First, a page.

February 4, 1965
Marica Vilcek, Cofounder, The Vilcek Foundation
All immigrant stories have similar threads, yet each is woven in a different pattern, creating a distinct fabric. In my case, those threads have sometimes clashed, have seemed at odds in my mind's eye - and I often wonder if this is because I have coped with the immigration experience through rejection, rejection of certain aspects of my past. But perhaps that, too, is a common thread among immigrants, for must we not turn our backs on our pasts, as least to some degree, if we are to fully face the future we have chosen?
By the time I left Czechoslovakia, rejection of life there did not seem difficult. Continuous political upheavals had already destroyed a long-established society; social contacts had crumbled in its wake, and life had become increasingly difficult. The members of my family had grown apart, too - increasingly after my mother died. My older brother had moved away, first to France and later the United States; my younger brother was sent to work in a salt mine, a horrible experience I still can't bear to think about. So I was not leaving a supportive family structure or a network of close friends, and I had no feelings of national belonging. Leaving became synonymous with hope, inexplicable and unsure, and oh so alluring. But, as I was soon to discover, rejection is not simply a matter of walking away.
In retrospect, I think my awareness that my new life would raise new problems, even as it silenced old ones, emerged the first time I saw in front of me the Manhattan skyline, gleaming in the light of that sunny February afternoon in 1965. There it was, suddenly, a magic floating island of architectural madness, full of promise and opportunities. But it also appeared so fearlessly bold, so aggressive - everything reaching up and up and up - and very different from the low-lying scenes I was familiar with. Could I possibly match its level of energy, adopt its can-do attitude as my own? I was not, by nature, an assertive person, and so it became apparent to me very quickly that I had left my past but it had not left me.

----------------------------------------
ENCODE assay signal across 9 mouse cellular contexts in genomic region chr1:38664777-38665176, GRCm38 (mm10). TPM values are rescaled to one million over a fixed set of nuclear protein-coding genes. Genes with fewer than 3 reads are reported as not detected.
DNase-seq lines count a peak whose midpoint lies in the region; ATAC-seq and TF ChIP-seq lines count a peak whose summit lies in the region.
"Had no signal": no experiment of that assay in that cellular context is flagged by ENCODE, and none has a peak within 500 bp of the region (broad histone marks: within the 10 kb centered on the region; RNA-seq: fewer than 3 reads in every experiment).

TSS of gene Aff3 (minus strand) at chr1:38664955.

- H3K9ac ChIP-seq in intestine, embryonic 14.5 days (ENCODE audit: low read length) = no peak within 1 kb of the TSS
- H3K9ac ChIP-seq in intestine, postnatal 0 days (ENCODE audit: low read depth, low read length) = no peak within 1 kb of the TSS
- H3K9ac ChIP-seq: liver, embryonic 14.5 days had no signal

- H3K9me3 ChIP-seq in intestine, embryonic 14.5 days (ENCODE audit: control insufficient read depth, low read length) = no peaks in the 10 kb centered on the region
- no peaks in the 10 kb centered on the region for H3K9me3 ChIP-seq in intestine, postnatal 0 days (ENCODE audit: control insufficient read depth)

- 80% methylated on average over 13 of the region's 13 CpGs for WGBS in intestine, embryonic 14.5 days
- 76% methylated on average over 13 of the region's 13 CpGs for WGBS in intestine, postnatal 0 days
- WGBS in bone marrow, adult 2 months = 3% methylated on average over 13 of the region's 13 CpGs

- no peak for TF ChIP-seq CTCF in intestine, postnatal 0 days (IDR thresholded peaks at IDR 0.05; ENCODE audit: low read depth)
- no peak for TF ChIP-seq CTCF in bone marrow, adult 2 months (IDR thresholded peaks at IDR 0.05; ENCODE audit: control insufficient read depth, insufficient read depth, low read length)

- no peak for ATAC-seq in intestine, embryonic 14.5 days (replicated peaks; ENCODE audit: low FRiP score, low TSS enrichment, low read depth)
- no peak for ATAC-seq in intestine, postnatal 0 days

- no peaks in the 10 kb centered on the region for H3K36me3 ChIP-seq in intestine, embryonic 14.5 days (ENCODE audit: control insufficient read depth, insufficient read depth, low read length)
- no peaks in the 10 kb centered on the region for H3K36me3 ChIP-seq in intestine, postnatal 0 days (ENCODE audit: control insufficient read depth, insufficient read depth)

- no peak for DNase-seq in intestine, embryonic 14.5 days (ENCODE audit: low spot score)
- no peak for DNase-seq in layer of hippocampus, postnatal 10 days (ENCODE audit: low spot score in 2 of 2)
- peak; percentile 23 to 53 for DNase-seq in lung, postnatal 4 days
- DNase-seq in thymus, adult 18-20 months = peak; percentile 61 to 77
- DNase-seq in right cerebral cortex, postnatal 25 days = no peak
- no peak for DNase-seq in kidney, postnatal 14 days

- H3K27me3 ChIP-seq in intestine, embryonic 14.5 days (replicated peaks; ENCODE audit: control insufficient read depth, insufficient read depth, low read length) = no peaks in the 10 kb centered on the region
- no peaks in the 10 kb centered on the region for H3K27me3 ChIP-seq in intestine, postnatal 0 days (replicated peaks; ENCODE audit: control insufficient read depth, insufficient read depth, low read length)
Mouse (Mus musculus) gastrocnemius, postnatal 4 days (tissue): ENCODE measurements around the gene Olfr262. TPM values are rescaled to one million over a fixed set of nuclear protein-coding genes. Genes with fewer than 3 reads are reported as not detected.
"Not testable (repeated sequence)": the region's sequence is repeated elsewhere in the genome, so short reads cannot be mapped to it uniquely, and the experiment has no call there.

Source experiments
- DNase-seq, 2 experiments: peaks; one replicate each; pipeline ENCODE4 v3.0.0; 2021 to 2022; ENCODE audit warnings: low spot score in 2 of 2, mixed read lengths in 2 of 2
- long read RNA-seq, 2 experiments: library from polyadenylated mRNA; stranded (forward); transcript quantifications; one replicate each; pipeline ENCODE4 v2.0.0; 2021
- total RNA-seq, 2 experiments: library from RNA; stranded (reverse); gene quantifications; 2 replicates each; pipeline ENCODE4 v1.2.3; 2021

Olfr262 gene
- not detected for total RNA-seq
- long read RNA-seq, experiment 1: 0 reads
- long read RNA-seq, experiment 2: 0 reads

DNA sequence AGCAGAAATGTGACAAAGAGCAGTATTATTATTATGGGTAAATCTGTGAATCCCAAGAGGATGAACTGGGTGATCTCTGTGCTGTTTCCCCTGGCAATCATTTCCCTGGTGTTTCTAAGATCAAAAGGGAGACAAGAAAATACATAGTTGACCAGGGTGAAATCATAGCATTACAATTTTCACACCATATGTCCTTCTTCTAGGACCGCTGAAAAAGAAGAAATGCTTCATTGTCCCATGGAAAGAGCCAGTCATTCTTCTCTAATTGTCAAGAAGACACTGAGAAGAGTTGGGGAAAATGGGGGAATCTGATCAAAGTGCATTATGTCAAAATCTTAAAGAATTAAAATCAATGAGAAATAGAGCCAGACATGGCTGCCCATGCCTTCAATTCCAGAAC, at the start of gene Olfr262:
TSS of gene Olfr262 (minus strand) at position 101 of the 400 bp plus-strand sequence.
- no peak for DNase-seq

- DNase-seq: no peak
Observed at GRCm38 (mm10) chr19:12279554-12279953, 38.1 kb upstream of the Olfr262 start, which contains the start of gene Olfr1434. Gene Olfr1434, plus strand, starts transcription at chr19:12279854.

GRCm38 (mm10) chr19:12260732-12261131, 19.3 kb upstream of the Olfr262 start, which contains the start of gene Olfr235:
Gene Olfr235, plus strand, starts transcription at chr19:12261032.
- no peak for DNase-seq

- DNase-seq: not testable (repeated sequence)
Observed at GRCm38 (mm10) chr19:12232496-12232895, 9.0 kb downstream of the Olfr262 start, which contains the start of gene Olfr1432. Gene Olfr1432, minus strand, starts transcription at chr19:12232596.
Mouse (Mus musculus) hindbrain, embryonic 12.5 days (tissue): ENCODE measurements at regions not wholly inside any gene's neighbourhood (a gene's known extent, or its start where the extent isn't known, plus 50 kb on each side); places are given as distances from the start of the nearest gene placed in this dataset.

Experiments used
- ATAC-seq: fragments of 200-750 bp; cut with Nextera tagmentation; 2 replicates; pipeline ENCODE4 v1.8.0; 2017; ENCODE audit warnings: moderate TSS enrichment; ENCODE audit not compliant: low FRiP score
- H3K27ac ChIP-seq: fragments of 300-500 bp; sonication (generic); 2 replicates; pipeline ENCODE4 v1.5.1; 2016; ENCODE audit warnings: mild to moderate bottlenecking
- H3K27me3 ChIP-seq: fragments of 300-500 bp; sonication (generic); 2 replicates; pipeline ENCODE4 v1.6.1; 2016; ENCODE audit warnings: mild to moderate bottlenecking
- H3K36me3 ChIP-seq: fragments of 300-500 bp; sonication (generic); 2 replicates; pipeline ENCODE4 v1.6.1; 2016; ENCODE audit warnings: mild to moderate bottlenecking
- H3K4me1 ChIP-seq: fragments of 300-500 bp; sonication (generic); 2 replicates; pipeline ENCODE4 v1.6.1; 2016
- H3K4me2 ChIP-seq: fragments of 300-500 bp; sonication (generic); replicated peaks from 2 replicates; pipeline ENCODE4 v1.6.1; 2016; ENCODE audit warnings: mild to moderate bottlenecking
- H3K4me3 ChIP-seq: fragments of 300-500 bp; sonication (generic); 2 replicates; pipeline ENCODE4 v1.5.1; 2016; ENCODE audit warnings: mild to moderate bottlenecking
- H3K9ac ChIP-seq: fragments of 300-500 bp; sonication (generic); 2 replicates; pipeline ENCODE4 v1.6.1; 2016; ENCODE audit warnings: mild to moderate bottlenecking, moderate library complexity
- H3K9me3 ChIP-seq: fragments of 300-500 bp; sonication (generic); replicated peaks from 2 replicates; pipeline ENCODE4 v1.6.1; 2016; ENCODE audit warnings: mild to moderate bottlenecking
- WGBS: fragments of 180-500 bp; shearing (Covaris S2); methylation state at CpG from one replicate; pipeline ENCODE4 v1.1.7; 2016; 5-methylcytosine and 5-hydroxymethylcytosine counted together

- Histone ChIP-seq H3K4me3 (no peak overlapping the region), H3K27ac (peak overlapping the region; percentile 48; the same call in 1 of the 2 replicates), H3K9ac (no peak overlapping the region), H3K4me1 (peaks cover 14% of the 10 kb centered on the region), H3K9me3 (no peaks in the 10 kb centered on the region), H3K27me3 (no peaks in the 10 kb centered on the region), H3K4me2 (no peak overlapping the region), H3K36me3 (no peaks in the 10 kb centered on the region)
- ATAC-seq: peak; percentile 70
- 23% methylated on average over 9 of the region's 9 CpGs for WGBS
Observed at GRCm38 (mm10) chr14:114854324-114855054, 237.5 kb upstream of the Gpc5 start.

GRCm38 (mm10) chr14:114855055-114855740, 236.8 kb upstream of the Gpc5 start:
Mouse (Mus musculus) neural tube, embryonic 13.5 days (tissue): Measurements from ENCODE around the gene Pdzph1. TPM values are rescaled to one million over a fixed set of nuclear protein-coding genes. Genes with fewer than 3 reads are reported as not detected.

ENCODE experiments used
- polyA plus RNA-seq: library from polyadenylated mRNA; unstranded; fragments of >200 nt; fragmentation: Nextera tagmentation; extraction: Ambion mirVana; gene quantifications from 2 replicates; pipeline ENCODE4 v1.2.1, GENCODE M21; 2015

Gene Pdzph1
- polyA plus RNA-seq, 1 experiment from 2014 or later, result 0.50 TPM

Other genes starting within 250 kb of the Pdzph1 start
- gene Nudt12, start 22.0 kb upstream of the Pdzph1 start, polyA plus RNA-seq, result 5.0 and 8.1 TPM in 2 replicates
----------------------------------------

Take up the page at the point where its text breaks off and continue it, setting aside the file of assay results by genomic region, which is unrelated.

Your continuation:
For a time, I seemed to live two lives, night and day. In my sleep, my dreams took me back to the place that had been my home since birth, the landscape inhabited by old friends and family. In the morning, I woke to a different reality, one of dislocation and readjustment. I could not even understand the weather report! How would I ever learn how to live and work in this place?
It would take an act of will, the determination to integrate into my new homeland.
For me, that meant finding a place in the art world. Anywhere else, art history, my profession, would not seem a practical field for an immigrant. But this was New York, a center of the art universe, and within months, I had found my professional home, in one of the brightest stars in that galaxy - the Metropolitan Museum of Art. There I worked for more than three decades, years that were instrumental in shaping not only my professional development but my personal life, as well.
Nevertheless, I find all these years later that the assimilation process continues for me. It did not end when I found I could at last understand the weather report, or when I felt myself to be a respected member of my professional community. Nor was it over when I began to think of myself as an "official" New Yorker, or even after I had become an American citizen. No, my immigrant experience continues to this day, in ways small and large. I still find that, though I love to travel, I am overcome by emotion in airports - feelings are stirred up that I am helpless to quiet. And the words to say things in English still sometimes escape me, or I question my ability to capture the right ones to express myself as I intend. To this day, it takes courage for me to press the Send button, to let go of my emails; I worry whether my grammar is correct - have I used the appropriate article, the proper punctuation?
Yet I am grateful that my experience as an immigrant to this country is ongoing, for it has motivated me to begin my second career with our foundation. I want others to be aware of and inspired by the accomplishments of those who have come to these shores from elsewhere, and have more than "fit in"; they have triumphed.
A Message from Jan and Marica Vilcek
Our founders arrived as penniless refugees over fifty years ago, but with the kindness and opportunity they received in the United States, they went on to accomplish great things in biomedical science and art history. Read their statement on the recent executive order imposing a travel ban.
The Vilcek Prize
Our commemorative prizes are each uniquely designed by Austrian-born designer Stefan Sagmeister, a testament to the individual achievements of each prizewinner. Watch a behind-the-scenes video on how the Vilcek Prize is made.
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